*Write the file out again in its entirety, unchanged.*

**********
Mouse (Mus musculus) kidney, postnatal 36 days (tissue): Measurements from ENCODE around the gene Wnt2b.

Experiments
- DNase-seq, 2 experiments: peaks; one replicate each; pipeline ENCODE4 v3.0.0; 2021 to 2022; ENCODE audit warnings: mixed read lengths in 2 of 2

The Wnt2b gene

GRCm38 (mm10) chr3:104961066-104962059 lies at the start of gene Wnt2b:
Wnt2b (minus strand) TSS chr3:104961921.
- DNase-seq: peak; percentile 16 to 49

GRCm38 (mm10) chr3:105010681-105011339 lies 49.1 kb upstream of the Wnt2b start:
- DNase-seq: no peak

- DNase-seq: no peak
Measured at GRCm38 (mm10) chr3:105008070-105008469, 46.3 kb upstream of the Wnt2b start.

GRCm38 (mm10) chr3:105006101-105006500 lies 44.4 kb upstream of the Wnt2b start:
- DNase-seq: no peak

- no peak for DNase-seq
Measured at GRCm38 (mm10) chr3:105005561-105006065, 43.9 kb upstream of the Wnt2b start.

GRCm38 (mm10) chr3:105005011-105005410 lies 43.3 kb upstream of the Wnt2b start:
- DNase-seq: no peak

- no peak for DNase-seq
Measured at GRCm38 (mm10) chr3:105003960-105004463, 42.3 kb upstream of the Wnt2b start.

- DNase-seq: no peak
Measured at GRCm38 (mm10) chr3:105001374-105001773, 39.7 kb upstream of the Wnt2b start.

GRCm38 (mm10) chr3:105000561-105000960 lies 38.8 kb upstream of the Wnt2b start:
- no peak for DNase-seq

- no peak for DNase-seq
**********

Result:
Mouse (Mus musculus) kidney, postnatal 36 days (tissue): Measurements from ENCODE around the gene Wnt2b.

Experiments
- DNase-seq, 2 experiments: peaks; one replicate each; pipeline ENCODE4 v3.0.0; 2021 to 2022; ENCODE audit warnings: mixed read lengths in 2 of 2

The Wnt2b gene

GRCm38 (mm10) chr3:104961066-104962059 lies at the start of gene Wnt2b:
Wnt2b (minus strand) TSS chr3:104961921.
- DNase-seq: peak; percentile 16 to 49

GRCm38 (mm10) chr3:105010681-105011339 lies 49.1 kb upstream of the Wnt2b start:
- DNase-seq: no peak

- DNase-seq: no peak
Measured at GRCm38 (mm10) chr3:105008070-105008469, 46.3 kb upstream of the Wnt2b start.

GRCm38 (mm10) chr3:105006101-105006500 lies 44.4 kb upstream of the Wnt2b start:
- DNase-seq: no peak

- no peak for DNase-seq
Measured at GRCm38 (mm10) chr3:105005561-105006065, 43.9 kb upstream of the Wnt2b start.

GRCm38 (mm10) chr3:105005011-105005410 lies 43.3 kb upstream of the Wnt2b start:
- DNase-seq: no peak

- no peak for DNase-seq
Measured at GRCm38 (mm10) chr3:105003960-105004463, 42.3 kb upstream of the Wnt2b start.

- DNase-seq: no peak
Measured at GRCm38 (mm10) chr3:105001374-105001773, 39.7 kb upstream of the Wnt2b start.

GRCm38 (mm10) chr3:105000561-105000960 lies 38.8 kb upstream of the Wnt2b start:
- no peak for DNase-seq

- no peak for DNase-seq